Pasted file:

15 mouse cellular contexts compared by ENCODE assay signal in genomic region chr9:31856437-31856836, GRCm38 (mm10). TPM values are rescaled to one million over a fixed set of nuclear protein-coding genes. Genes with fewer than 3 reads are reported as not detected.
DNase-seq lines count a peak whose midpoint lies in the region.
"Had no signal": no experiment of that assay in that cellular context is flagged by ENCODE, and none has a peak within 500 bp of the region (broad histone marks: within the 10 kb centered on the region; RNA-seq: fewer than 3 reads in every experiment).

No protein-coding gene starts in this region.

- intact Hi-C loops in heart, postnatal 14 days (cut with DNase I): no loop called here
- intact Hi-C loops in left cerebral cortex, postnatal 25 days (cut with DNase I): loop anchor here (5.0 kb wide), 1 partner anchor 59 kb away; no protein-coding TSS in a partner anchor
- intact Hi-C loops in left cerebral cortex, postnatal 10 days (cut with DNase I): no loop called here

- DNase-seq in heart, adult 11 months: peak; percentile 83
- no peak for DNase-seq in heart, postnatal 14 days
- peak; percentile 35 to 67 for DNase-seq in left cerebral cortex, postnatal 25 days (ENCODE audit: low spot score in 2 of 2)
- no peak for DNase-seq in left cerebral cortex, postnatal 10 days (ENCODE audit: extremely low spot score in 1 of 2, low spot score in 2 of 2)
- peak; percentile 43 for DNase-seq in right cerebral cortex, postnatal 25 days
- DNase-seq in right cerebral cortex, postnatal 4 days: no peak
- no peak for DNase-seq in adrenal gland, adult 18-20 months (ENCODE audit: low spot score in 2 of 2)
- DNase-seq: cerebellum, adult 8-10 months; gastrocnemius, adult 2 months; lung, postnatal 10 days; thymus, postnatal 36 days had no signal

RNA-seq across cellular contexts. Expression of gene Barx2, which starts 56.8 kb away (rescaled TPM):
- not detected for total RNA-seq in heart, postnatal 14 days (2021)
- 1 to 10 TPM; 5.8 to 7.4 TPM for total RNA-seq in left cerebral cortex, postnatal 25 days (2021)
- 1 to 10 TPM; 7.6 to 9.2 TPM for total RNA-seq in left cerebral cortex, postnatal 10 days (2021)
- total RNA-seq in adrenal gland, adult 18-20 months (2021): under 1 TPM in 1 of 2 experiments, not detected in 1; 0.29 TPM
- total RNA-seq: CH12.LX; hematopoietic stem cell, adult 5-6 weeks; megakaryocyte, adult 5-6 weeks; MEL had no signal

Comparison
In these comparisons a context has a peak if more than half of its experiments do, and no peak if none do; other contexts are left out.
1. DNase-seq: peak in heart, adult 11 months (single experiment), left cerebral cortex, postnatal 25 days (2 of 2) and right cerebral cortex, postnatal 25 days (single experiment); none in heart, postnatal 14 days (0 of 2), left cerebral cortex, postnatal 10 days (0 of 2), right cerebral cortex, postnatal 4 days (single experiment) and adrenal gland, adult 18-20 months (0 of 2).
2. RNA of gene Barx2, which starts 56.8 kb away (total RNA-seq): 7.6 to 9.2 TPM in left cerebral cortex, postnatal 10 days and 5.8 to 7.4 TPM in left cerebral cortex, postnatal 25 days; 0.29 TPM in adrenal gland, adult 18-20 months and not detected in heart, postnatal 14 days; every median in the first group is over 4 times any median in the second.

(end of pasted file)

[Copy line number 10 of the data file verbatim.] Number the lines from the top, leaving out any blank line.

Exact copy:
- peak; percentile 35 to 67 for DNase-seq in left cerebral cortex, postnatal 25 days (ENCODE audit: low spot score in 2 of 2)